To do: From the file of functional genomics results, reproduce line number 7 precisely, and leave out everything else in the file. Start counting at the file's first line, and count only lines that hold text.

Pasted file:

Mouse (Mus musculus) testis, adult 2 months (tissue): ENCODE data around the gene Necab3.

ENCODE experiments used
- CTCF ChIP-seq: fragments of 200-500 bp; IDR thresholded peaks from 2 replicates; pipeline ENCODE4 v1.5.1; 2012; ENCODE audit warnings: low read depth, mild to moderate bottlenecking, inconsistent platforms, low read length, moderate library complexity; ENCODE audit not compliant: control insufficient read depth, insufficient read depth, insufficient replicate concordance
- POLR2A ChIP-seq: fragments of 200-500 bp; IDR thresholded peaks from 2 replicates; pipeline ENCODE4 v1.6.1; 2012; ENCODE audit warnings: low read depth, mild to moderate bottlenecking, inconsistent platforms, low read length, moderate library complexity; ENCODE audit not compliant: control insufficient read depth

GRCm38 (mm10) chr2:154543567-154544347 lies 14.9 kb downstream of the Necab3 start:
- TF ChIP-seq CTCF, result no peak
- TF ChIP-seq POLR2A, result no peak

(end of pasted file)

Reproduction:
- TF ChIP-seq POLR2A, result no peak